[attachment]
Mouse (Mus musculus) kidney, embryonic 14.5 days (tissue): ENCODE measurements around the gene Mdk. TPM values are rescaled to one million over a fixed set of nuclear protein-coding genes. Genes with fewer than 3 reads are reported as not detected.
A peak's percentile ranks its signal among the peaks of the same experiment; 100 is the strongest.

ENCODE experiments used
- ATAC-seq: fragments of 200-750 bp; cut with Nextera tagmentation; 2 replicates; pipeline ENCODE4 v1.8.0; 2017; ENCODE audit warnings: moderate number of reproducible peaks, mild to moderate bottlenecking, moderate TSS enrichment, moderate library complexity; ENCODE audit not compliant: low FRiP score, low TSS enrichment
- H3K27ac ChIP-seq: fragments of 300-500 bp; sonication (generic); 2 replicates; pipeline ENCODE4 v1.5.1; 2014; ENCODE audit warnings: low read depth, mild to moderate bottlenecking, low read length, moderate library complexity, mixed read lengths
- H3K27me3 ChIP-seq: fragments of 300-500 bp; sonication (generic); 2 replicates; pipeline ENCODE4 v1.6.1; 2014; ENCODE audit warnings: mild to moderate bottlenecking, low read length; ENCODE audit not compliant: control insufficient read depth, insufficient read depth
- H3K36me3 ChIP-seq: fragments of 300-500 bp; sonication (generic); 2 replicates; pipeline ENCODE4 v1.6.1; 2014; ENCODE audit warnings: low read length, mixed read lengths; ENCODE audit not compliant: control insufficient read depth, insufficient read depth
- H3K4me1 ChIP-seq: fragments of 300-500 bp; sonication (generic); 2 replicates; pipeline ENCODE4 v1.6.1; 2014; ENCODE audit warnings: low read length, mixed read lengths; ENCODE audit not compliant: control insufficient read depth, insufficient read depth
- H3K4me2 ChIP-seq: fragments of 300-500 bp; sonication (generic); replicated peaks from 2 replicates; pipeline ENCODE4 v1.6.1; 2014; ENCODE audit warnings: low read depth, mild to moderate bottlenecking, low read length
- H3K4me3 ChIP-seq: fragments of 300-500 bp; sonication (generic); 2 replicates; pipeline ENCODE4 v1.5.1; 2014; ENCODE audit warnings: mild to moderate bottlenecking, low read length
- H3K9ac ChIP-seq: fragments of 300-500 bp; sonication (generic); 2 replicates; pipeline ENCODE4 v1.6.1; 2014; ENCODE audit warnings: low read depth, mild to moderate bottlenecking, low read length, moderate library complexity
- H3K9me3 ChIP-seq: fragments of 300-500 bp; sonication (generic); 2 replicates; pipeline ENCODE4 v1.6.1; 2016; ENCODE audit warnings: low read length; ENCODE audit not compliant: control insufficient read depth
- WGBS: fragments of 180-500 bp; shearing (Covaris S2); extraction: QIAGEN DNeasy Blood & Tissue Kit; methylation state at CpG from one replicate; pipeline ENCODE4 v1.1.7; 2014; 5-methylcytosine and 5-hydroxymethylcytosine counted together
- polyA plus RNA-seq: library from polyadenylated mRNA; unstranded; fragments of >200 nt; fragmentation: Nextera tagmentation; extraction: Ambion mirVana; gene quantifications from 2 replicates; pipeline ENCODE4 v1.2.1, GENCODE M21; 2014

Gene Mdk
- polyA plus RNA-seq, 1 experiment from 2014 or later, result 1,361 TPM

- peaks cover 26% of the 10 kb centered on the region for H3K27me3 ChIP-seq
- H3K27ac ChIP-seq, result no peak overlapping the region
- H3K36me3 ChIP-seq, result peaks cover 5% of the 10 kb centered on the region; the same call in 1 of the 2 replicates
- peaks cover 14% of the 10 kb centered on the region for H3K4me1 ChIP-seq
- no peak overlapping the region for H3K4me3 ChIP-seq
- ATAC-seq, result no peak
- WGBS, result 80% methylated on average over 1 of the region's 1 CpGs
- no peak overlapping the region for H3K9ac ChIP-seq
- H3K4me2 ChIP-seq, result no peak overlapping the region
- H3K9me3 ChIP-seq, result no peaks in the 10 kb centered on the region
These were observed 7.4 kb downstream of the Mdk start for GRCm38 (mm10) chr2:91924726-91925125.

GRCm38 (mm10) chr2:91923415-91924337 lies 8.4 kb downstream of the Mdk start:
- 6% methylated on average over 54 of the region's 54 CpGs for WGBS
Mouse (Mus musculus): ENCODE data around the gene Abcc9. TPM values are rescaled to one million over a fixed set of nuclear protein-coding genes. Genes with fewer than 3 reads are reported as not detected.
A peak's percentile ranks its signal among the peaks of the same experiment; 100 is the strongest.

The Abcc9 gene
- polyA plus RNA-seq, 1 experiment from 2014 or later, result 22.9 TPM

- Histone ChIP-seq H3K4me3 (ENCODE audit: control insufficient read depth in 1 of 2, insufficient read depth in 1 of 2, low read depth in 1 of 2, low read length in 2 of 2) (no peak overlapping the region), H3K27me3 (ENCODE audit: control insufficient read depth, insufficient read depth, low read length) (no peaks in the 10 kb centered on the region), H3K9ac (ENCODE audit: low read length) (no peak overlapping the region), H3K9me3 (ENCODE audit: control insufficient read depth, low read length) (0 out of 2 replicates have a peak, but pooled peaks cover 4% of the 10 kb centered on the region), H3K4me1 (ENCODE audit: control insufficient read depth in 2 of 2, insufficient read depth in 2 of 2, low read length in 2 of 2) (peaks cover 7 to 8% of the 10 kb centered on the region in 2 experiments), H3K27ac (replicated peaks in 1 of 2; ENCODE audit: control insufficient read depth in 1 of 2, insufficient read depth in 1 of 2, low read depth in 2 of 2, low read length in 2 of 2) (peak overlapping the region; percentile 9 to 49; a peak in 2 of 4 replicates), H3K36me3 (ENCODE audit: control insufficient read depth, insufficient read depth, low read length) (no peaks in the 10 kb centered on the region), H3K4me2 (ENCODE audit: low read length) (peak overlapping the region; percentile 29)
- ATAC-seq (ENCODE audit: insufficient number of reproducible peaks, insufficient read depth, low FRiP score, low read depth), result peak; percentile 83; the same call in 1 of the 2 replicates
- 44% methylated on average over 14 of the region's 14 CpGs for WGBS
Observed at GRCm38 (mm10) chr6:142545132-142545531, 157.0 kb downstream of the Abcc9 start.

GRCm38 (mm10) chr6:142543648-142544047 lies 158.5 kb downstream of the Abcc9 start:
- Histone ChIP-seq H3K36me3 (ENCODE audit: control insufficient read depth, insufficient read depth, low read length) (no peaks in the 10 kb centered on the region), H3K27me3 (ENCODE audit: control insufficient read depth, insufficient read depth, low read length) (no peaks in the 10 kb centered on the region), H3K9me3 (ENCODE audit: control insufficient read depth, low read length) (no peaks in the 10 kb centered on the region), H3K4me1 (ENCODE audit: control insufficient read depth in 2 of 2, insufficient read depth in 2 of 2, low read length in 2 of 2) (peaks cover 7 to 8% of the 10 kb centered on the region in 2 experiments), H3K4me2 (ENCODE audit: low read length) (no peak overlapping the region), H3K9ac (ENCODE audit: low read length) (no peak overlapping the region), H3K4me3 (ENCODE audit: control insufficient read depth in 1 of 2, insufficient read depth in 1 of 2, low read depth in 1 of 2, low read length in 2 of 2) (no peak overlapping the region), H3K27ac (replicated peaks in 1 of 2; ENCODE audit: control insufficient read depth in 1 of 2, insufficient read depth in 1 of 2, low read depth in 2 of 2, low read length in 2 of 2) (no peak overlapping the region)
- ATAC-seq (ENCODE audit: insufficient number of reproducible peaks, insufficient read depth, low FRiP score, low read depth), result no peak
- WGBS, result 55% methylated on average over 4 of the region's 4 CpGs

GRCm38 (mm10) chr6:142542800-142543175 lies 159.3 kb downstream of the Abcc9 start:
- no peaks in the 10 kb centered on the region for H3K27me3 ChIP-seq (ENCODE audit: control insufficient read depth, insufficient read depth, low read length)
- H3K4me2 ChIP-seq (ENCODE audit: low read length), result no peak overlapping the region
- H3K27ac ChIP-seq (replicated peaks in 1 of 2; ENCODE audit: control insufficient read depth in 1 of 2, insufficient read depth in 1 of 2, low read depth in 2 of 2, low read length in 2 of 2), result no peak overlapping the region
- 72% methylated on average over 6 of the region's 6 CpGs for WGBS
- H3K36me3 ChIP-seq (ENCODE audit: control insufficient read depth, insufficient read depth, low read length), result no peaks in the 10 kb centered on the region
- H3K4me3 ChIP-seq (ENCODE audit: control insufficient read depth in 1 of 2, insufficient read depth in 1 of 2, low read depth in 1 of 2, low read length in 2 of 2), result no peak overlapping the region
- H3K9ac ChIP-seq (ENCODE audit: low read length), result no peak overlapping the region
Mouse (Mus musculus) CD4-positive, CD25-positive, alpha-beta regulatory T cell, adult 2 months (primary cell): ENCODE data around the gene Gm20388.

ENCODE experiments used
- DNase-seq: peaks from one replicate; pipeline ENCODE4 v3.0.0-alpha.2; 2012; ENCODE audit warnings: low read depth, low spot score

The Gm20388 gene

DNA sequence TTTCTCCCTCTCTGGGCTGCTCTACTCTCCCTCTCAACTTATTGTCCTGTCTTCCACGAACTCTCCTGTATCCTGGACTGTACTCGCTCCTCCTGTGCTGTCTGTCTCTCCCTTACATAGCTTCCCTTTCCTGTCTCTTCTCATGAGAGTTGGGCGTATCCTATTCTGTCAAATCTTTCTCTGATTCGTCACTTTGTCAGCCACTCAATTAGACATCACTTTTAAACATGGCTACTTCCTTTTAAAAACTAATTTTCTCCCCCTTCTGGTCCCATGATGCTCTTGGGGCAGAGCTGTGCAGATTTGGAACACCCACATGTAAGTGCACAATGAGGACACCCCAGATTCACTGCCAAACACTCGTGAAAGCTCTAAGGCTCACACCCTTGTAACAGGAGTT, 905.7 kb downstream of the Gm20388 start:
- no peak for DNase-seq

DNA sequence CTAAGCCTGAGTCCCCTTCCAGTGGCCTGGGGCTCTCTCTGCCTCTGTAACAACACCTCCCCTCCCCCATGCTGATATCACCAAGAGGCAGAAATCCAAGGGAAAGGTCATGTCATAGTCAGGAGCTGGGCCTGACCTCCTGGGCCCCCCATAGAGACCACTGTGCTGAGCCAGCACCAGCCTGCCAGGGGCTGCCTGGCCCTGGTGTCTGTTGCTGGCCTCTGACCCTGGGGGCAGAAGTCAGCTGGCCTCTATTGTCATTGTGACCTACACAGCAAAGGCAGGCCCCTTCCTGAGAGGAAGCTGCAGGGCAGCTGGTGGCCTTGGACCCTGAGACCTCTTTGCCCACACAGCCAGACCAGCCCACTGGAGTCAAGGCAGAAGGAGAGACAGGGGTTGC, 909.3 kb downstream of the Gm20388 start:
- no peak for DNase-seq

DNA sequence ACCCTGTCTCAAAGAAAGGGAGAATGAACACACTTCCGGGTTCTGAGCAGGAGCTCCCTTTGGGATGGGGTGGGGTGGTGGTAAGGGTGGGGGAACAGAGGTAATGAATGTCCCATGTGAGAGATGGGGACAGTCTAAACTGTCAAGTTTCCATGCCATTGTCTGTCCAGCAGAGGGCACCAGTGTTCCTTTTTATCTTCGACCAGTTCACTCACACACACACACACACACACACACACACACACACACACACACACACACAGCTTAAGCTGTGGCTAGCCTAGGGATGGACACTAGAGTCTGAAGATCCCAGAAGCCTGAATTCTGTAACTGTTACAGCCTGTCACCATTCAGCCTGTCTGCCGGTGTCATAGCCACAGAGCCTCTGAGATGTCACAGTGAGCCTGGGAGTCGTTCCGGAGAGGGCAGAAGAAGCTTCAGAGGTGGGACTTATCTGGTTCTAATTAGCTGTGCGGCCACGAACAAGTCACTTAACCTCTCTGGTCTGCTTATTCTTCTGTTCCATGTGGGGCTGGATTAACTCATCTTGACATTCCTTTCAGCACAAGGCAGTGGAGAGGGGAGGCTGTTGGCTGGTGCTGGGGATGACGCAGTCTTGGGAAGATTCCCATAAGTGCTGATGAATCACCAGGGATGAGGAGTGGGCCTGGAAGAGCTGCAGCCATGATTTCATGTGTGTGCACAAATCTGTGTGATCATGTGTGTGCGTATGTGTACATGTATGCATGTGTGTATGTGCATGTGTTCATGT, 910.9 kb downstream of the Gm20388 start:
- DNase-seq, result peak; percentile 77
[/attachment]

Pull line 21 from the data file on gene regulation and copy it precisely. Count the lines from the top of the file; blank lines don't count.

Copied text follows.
- no peak overlapping the region for H3K4me3 ChIP-seq